Importing Full Width Image Shapes from Illustrator into Rise

Sep 19, 2022


I'm working in Rise and wanted to import a full width image (just a simple triangle) created in either Illustrator or Photoshop. My issue is that no matter what I seem to do, there isn't a clean line on the image. It looks a little blurry/pixelated and therefore doesn't look super clean when set against a block with the same colored background in Rise. Has anyone else had this issue? Or know of a way to fix it? I've tried using a larger artboard then cropping down. I've tried saving as _NOPROCESS_. I've tried making my own shape and using pre-existing ones. I've tried using lines, and even those get blurry. I've attached a screenshot as an example of what I'm running into. Thank you!

14 Replies
Molly Somerville

Thanks, Tom! I hadn't thought of utilizing PPT. The same thing happens, and I see a little bit of the blur in your triangle, too. So maybe it's just the way it is. Just seems odd to me that you can't create a clean, diagonal line. Or, more probable, I don't know how to do it. Attached is a screenshot of the .svg triangle I created in PPT placed in Rise.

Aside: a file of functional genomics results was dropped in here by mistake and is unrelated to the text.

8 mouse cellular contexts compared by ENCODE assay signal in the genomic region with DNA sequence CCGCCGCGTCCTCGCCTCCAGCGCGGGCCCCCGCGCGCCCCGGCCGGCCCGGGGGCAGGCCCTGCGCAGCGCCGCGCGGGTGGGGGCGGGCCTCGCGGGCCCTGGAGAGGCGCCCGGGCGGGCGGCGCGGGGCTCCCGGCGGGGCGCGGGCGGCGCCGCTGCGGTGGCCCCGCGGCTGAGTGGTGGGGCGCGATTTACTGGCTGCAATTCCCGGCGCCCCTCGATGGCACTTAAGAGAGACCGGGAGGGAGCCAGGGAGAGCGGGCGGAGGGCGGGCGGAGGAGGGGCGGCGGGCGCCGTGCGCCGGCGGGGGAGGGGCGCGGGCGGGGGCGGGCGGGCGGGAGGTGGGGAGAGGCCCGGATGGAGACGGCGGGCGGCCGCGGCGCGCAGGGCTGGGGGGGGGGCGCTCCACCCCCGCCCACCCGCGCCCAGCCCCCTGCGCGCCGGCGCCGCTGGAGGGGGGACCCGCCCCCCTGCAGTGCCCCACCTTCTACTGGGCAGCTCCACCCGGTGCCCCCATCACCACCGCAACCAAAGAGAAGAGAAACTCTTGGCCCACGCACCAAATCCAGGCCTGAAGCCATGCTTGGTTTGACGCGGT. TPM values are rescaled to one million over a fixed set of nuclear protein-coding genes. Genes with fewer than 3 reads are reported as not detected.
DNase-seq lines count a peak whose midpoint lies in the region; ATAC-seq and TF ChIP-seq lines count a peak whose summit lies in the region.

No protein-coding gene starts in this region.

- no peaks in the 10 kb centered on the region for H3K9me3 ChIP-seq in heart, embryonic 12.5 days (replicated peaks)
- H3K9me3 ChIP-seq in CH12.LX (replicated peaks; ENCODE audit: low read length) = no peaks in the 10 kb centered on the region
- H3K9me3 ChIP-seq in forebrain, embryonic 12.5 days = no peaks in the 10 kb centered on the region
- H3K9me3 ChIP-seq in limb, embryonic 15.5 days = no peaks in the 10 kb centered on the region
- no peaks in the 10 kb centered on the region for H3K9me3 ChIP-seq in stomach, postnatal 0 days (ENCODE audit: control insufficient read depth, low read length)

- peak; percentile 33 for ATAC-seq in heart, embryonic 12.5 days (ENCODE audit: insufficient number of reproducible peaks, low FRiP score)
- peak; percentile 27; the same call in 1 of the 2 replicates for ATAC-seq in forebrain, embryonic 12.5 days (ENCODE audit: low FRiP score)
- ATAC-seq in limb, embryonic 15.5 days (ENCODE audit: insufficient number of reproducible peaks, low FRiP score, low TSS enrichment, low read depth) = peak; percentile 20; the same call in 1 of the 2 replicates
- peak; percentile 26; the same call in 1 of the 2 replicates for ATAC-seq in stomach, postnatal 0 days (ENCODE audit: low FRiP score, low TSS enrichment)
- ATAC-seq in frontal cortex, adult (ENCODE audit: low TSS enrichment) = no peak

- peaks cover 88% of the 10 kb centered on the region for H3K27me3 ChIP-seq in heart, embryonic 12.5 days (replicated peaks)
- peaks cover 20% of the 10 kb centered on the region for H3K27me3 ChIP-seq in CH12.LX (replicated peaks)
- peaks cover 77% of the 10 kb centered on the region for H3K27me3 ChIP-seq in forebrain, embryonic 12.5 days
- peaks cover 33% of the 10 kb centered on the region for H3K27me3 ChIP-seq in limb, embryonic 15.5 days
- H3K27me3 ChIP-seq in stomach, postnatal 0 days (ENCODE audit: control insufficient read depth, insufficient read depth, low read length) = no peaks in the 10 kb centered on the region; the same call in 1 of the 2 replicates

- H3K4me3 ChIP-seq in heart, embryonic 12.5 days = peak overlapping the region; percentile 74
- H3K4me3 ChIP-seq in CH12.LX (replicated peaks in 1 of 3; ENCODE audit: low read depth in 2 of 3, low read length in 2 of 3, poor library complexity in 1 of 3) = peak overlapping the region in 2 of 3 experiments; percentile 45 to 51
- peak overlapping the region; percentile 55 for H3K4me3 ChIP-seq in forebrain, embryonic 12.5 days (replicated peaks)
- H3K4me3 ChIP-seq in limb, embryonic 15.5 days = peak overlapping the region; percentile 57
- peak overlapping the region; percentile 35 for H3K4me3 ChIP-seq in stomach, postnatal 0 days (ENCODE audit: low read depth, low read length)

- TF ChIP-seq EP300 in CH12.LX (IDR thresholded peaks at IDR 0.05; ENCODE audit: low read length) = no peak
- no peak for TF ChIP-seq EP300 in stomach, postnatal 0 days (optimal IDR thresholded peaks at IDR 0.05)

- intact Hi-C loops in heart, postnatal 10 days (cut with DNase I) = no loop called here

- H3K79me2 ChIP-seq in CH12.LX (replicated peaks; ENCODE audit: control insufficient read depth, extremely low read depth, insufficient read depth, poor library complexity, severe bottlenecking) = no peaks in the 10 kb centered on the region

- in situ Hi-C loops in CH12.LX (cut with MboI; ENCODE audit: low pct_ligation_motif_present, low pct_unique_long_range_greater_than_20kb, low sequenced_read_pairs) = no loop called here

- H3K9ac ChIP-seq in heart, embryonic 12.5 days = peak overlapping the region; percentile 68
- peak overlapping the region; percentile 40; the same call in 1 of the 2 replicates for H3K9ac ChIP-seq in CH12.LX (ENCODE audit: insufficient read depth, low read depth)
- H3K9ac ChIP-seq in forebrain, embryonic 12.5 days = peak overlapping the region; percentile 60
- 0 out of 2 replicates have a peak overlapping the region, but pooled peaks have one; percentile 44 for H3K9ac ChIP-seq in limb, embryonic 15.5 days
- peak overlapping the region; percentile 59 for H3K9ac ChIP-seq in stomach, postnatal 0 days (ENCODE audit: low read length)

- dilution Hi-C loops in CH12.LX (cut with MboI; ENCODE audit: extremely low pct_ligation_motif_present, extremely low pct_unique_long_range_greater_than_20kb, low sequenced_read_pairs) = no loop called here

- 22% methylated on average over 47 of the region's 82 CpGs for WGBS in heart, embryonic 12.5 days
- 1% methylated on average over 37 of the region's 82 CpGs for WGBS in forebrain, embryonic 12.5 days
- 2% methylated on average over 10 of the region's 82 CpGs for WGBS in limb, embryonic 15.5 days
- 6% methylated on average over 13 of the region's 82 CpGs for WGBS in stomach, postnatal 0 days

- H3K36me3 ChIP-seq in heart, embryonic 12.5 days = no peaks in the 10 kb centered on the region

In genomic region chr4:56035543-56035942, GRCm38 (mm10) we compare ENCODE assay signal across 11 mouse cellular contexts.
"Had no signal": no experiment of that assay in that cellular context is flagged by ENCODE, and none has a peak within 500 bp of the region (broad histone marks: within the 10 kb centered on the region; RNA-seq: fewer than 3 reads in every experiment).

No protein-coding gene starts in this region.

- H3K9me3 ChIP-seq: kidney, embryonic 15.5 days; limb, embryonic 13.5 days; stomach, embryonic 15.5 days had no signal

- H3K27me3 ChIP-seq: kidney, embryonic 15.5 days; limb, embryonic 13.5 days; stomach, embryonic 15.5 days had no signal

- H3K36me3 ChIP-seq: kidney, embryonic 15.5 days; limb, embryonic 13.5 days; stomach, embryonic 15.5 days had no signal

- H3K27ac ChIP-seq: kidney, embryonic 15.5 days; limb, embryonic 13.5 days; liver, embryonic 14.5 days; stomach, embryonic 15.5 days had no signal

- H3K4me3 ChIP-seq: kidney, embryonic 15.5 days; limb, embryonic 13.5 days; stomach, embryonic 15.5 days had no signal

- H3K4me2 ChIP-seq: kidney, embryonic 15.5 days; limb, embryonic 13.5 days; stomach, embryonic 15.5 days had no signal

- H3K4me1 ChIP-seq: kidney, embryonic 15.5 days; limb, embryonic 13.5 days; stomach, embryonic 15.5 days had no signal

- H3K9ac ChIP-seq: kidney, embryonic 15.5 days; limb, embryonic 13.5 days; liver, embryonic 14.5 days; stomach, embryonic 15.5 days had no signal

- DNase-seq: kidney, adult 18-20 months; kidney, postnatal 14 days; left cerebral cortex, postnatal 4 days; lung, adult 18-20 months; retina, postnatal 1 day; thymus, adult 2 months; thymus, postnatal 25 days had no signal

Tom Kuhlmann

I don't see anything but a nice crisp line. That artifact you show in the screenshot is not consistent with how a vector image should display. Vectors are drawn by the browser and don't have pixels so it will be a straight line.

I did find this info below on a site explaining SVG. Perhaps the resolution of your monitor is what is causing the aliasing. I did load the demo course on a smaller resolution screen and scaled it down and did see a little artifacting. So it appears that lower resolution monitors will experience some artifacts, but there's really nothing you can do about that. 

"Your computer screen is made of fixed-size pixels. A diagonal line can look jagged as the computer translates it to the nearest pixel blocks; this is known as aliasing. Alternatively, the computer can use anti-aliasing to soften the edges, blurring the line across all pixels it partially overlaps.

Most SVG viewers use anti-aliasing by default, and this can sometimes make a 1-pixel black line look like a 2-pixel gray line, because it is centered on the space between two pixels."